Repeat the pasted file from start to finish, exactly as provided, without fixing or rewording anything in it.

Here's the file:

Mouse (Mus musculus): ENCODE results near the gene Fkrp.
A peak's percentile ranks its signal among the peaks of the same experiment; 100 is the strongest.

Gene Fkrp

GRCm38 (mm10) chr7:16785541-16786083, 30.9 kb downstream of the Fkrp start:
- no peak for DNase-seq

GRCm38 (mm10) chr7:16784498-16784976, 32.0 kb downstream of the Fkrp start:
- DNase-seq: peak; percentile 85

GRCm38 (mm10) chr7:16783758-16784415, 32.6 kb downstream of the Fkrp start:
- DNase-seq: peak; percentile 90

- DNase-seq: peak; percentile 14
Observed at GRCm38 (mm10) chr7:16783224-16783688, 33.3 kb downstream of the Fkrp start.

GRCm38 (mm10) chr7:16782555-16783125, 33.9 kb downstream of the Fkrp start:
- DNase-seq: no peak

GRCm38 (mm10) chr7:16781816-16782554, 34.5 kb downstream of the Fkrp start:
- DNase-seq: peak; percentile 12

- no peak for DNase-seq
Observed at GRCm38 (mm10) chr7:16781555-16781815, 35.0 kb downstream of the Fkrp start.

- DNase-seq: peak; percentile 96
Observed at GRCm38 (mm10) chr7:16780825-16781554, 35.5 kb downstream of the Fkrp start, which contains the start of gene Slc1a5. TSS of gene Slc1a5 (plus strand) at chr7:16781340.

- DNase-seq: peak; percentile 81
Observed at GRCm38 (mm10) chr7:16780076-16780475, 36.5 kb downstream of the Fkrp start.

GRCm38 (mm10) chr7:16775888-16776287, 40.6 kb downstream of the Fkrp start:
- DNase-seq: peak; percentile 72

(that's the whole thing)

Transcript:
Mouse (Mus musculus): ENCODE results near the gene Fkrp.
A peak's percentile ranks its signal among the peaks of the same experiment; 100 is the strongest.

Gene Fkrp

GRCm38 (mm10) chr7:16785541-16786083, 30.9 kb downstream of the Fkrp start:
- no peak for DNase-seq

GRCm38 (mm10) chr7:16784498-16784976, 32.0 kb downstream of the Fkrp start:
- DNase-seq: peak; percentile 85

GRCm38 (mm10) chr7:16783758-16784415, 32.6 kb downstream of the Fkrp start:
- DNase-seq: peak; percentile 90

- DNase-seq: peak; percentile 14
Observed at GRCm38 (mm10) chr7:16783224-16783688, 33.3 kb downstream of the Fkrp start.

GRCm38 (mm10) chr7:16782555-16783125, 33.9 kb downstream of the Fkrp start:
- DNase-seq: no peak

GRCm38 (mm10) chr7:16781816-16782554, 34.5 kb downstream of the Fkrp start:
- DNase-seq: peak; percentile 12

- no peak for DNase-seq
Observed at GRCm38 (mm10) chr7:16781555-16781815, 35.0 kb downstream of the Fkrp start.

- DNase-seq: peak; percentile 96
Observed at GRCm38 (mm10) chr7:16780825-16781554, 35.5 kb downstream of the Fkrp start, which contains the start of gene Slc1a5. TSS of gene Slc1a5 (plus strand) at chr7:16781340.

- DNase-seq: peak; percentile 81
Observed at GRCm38 (mm10) chr7:16780076-16780475, 36.5 kb downstream of the Fkrp start.

GRCm38 (mm10) chr7:16775888-16776287, 40.6 kb downstream of the Fkrp start:
- DNase-seq: peak; percentile 72